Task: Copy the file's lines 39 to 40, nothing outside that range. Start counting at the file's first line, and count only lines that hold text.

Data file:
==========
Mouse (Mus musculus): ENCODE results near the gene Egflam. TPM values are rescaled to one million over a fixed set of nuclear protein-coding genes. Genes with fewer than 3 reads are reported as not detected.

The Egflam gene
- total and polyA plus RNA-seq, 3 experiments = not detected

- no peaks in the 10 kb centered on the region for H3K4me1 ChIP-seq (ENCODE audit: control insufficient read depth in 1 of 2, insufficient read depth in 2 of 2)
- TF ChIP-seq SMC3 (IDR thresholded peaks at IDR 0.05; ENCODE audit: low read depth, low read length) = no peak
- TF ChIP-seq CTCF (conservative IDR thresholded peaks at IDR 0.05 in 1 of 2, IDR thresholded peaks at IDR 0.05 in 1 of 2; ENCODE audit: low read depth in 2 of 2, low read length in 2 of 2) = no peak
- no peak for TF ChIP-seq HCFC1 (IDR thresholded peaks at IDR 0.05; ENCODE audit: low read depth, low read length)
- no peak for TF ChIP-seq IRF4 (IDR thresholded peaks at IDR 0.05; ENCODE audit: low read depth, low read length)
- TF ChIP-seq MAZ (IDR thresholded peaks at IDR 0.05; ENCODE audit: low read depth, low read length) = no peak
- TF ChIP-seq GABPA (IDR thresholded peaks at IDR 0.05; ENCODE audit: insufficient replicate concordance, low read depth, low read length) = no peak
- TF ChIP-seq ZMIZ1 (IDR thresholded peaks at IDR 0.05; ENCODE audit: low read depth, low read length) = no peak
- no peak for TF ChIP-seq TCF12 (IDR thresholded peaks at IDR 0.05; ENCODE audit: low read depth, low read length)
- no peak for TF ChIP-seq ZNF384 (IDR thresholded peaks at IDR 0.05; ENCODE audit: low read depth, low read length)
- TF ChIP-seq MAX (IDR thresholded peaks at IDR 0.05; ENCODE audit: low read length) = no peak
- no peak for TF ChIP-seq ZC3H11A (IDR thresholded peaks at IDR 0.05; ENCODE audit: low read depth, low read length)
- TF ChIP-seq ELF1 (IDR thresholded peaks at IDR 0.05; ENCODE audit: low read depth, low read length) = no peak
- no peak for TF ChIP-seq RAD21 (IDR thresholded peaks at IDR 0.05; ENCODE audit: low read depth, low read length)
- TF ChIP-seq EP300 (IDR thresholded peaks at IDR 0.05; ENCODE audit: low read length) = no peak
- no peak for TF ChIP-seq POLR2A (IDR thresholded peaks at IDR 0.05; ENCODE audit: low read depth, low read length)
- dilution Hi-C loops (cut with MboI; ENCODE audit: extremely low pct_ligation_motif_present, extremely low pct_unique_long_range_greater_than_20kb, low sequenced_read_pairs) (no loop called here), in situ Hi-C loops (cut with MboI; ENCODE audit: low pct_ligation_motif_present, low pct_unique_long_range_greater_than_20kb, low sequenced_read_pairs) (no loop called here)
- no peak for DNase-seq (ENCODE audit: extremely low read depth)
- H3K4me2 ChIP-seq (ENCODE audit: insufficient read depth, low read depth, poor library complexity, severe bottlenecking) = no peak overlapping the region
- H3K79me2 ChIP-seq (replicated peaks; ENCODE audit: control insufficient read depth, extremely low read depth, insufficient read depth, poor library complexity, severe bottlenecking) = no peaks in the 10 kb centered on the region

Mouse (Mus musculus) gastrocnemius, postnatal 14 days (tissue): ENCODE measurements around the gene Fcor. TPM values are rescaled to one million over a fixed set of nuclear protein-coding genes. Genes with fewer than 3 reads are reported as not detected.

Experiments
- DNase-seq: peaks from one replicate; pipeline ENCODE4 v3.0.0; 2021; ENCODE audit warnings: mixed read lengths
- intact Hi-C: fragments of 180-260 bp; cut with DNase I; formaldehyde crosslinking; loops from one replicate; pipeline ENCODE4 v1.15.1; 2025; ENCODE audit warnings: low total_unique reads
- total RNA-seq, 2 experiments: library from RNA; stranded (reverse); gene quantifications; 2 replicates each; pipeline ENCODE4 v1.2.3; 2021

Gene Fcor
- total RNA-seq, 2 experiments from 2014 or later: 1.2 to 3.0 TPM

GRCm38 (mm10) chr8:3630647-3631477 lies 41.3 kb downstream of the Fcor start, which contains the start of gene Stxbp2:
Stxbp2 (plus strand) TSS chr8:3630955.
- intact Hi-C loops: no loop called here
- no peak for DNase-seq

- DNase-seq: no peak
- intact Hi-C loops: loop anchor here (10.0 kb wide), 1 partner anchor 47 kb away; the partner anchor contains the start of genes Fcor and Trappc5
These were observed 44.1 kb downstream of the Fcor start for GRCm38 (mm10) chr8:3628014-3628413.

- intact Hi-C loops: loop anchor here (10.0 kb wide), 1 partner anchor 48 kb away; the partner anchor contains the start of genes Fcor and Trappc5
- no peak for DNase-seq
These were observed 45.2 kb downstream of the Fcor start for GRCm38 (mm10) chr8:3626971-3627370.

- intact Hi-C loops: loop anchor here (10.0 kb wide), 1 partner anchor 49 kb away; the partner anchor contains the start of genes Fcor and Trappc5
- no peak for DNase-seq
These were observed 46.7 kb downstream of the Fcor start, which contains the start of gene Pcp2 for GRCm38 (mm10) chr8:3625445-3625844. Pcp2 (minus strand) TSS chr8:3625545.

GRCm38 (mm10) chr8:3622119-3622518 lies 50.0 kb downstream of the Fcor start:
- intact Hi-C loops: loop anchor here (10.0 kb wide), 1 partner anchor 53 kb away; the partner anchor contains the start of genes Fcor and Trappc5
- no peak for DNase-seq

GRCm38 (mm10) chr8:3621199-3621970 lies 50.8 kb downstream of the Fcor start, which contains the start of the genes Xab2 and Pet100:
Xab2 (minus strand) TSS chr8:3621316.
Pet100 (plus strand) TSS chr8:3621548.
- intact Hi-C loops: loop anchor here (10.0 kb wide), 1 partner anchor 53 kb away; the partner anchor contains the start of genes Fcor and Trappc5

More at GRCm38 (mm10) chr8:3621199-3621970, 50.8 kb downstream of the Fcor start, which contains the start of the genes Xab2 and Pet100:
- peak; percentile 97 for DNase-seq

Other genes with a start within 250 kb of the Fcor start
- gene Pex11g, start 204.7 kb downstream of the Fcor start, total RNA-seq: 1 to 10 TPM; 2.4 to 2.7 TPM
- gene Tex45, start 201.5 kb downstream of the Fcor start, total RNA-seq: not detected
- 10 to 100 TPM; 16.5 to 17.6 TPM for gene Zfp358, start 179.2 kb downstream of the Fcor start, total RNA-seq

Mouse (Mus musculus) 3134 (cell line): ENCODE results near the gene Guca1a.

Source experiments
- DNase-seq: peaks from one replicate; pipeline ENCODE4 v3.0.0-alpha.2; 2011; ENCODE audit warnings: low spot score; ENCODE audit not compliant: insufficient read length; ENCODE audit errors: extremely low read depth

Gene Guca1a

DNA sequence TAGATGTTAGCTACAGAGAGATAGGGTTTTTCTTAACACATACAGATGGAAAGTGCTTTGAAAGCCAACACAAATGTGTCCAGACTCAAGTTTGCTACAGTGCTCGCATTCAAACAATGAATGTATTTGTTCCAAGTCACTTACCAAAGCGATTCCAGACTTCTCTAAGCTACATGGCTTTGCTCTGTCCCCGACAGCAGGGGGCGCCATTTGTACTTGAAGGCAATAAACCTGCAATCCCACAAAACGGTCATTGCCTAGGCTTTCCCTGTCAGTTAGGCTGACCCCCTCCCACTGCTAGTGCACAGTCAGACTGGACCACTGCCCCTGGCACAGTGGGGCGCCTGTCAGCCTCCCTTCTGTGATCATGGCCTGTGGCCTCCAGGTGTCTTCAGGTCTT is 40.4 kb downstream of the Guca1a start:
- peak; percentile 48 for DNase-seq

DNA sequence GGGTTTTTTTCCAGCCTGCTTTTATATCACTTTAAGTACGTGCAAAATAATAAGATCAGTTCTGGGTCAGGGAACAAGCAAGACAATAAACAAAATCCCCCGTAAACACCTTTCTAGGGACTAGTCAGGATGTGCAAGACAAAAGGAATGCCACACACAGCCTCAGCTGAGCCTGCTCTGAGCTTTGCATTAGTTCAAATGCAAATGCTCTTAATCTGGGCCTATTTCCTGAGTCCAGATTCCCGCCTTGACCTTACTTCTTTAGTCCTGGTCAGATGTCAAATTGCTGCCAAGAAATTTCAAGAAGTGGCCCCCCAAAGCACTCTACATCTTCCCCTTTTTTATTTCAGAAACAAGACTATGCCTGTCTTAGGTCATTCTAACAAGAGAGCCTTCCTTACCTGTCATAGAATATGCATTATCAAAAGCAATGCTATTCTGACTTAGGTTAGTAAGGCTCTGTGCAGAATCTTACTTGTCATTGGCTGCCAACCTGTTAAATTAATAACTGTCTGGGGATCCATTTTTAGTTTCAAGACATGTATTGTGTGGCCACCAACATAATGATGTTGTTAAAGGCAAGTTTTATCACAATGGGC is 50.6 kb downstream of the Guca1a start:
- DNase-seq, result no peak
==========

- no peak for DNase-seq
These were observed 45.2 kb downstream of the Fcor start for GRCm38 (mm10) chr8:3626971-3627370.